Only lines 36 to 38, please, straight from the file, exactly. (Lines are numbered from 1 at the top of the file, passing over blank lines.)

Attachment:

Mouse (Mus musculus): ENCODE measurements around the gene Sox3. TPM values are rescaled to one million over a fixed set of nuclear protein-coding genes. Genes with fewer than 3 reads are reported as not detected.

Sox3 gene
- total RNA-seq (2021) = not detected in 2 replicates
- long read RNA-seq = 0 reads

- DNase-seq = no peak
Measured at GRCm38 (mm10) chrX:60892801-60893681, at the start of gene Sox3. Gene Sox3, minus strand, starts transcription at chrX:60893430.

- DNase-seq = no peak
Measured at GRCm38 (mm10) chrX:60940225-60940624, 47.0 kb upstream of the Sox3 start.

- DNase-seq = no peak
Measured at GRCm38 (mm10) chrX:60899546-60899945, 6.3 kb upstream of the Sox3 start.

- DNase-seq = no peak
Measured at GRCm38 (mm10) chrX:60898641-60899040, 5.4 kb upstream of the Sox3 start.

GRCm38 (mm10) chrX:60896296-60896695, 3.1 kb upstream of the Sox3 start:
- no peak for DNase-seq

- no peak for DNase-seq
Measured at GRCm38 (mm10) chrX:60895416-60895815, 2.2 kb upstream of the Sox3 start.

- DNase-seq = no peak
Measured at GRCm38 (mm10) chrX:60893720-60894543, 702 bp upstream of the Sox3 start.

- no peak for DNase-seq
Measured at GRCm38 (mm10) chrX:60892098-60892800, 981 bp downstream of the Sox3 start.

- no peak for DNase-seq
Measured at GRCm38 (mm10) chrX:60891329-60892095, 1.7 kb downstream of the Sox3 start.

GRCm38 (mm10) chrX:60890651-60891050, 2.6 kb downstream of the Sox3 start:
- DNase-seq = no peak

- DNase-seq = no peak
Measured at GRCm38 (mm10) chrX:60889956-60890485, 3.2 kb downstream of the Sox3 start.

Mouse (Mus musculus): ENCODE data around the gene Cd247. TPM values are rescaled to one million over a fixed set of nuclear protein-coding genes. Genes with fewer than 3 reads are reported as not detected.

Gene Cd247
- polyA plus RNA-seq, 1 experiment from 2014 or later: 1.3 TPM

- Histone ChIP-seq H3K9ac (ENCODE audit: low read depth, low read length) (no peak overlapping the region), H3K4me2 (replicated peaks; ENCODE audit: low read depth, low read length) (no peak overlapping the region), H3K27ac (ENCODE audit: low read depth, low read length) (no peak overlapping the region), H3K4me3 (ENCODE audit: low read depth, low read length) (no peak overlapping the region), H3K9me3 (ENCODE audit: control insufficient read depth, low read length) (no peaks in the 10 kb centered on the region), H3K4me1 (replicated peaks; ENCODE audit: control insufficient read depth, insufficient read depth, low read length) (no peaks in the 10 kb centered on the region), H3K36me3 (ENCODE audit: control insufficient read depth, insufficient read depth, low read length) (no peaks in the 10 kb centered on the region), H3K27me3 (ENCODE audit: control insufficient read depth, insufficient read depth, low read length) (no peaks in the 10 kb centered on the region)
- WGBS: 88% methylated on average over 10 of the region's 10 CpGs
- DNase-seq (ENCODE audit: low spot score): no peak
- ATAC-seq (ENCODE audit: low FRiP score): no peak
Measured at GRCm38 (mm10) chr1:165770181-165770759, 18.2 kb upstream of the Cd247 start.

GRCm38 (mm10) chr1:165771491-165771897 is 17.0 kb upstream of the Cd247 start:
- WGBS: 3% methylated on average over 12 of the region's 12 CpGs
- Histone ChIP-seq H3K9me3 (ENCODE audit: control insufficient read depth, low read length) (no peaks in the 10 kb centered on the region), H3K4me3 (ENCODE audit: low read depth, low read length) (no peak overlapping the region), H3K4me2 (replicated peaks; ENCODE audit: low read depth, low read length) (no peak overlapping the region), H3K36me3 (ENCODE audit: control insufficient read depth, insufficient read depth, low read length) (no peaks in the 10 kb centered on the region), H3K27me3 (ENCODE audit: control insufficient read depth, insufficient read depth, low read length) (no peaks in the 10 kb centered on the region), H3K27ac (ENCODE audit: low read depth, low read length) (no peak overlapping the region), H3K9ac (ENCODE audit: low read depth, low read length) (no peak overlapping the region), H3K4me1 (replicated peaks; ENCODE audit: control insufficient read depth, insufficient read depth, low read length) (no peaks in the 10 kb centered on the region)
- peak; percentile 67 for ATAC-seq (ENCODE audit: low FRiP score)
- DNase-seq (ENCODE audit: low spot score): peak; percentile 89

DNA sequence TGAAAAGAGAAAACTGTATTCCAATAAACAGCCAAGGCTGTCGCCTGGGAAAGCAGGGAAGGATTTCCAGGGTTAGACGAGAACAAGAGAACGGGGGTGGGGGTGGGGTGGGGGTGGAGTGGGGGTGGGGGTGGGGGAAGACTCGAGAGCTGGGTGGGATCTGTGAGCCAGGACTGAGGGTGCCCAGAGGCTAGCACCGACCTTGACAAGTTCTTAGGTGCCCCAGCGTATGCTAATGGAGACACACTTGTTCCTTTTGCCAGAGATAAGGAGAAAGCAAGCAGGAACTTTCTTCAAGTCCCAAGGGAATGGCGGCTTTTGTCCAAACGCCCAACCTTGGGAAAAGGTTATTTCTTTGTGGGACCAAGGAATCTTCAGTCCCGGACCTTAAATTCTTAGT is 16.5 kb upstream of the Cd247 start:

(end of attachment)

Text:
- WGBS: 3% methylated on average over 12 of the region's 12 CpGs
- Histone ChIP-seq H3K9me3 (ENCODE audit: control insufficient read depth, low read length) (no peaks in the 10 kb centered on the region), H3K4me3 (ENCODE audit: low read depth, low read length) (no peak overlapping the region), H3K4me2 (replicated peaks; ENCODE audit: low read depth, low read length) (no peak overlapping the region), H3K36me3 (ENCODE audit: control insufficient read depth, insufficient read depth, low read length) (no peaks in the 10 kb centered on the region), H3K27me3 (ENCODE audit: control insufficient read depth, insufficient read depth, low read length) (no peaks in the 10 kb centered on the region), H3K27ac (ENCODE audit: low read depth, low read length) (no peak overlapping the region), H3K9ac (ENCODE audit: low read depth, low read length) (no peak overlapping the region), H3K4me1 (replicated peaks; ENCODE audit: control insufficient read depth, insufficient read depth, low read length) (no peaks in the 10 kb centered on the region)
- peak; percentile 67 for ATAC-seq (ENCODE audit: low FRiP score)